Amplifying Minds

Learning and Growing Together

Just Because Someone Says It…

doesn’t make it true. Not everything on the Internet is true.  Not everything people say about a tool is true.  We all come to things with our own lens, our own biases, and sometimes limited knowledge.

And, as we evaluate resources we use in our classrooms, we need to be thinkers about them–looking carefully at how it’s used, who uses it, and often we have to think about unintended uses as well.

I recently wrote about Minecraft.  I’ve been struggling with letting kids play it in my room for a while now, and I readily admit it’s because I don’t know it well enough. I’ve read and heard enough to know there’s no doubt it can be beneficial, but I really don’t want kids in my room just killing zombies on the devices I have.  Too many other kids want a turn at the other apps I have carefully selected for them.

So today I followed a link about 4 reasons kids should play Minecraft. I was interested in why this Mom changed her mind about her kids playing Minecraft–but as I read, I became more concerned with the title (Minecraft: The Video Game That Makes Kids Good) and some assumptions that were being made.

The writer quotes some experts on Minecraft, but I think she also makes some pretty big leaps.For example, the first reason kids should play Minecraft is because it teaches morality. Yet the expert’s quote is “It’s like ‘Lord of the Flies’, but hopefully with happier outcomes.” Well, that means it could be horrible… and jumping from that to it teaching morality is a huge leap. Maybe it can teach morality when kids get into it deeper than my elementary kids are, or maybe when they have a kid mentor that teaches them how to play, or maybe when they talk about it with someone, but just playing it?  I doubt it. I don’t care who says so.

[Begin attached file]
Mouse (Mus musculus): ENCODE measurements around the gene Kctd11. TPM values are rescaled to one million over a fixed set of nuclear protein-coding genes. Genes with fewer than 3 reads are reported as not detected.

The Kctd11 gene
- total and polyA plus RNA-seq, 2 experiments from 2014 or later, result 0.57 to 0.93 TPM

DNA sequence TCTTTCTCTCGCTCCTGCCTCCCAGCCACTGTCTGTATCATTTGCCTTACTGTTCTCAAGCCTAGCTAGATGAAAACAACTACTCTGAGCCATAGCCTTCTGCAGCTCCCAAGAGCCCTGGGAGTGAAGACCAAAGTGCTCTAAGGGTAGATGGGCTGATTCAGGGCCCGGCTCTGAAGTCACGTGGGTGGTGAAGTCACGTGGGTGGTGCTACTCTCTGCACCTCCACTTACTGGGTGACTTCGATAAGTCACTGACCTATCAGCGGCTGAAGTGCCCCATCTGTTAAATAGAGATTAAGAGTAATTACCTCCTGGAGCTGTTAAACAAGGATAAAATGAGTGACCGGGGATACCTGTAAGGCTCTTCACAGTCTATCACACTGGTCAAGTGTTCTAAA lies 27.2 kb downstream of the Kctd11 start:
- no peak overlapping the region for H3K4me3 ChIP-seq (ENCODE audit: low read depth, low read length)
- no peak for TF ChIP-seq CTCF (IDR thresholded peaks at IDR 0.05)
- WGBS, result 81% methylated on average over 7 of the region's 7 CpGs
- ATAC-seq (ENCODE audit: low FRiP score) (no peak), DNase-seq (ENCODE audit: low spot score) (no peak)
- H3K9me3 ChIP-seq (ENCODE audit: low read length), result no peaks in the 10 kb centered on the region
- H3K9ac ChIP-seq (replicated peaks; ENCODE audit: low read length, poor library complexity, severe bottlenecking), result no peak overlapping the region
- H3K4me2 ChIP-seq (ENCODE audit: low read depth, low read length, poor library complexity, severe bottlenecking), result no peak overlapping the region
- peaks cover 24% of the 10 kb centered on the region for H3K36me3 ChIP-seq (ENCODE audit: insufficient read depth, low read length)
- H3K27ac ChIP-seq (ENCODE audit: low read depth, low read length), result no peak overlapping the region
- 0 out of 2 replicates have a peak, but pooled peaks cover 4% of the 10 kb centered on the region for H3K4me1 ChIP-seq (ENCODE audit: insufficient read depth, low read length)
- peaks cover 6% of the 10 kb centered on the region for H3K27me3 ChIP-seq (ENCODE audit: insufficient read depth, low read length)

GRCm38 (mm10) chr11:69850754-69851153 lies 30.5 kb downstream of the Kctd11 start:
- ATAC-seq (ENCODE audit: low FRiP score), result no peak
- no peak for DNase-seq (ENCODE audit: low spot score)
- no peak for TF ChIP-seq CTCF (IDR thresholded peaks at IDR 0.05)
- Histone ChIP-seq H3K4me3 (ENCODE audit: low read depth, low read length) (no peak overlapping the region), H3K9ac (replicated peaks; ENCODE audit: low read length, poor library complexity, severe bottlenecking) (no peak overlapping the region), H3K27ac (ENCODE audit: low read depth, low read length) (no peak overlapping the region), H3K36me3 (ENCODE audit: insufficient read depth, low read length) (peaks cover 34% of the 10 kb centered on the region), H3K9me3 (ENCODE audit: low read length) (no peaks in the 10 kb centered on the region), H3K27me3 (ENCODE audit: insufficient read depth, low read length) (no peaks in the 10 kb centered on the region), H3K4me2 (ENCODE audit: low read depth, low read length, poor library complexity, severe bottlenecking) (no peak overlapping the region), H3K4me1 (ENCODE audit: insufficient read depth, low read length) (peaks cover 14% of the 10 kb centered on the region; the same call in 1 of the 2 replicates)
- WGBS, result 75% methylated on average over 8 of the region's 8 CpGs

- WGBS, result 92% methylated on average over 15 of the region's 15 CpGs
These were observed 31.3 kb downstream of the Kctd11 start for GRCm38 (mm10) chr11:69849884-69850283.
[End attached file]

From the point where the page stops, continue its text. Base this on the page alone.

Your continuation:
And, as for it being Facebook with training wheels?  Well, again, that’s only if there’s guidance to go with it. The person quoted teaches gaming, for goodness sake.  Of course he’s going to have conversations about good uses and how to play it ethically.  If he doesn’t, he’s not a good gaming teacher. But I venture to say that in many places Minecraft is being played, there is no one there having those conversations.

As for #3 and #4, there is no doubt the game CAN support those things, with a knowledgeable adult to guide children… but the game itself does NOT teach impulse control or foster collaboration.  What a silly statement. It’s not about the game itself…but what folks do with the game. Even the person quoted in #4 says the kid “MIGHT” think about Minecraft and use what he learned there.

It’s NOT about the tool.  It’s about how the tool (in this case, Minecraft) is used and exploited and guided and yes, maybe even ignored. What causes learning is  the context in which the game is played–it’s the conversations and interactions that come from playing the game.

And that’s really how it is with any resource we choose to use–it’s not all about the tool , but how we choose to use it.  When people claim any game–or resource– can do things, we should look long and hard at how that happens–and whether it’s a true statement, or there are other conditions that impact whether the tool or resource is worthwhile.

Just because someone (even an expert) says it, doesn’t mean it’s true.

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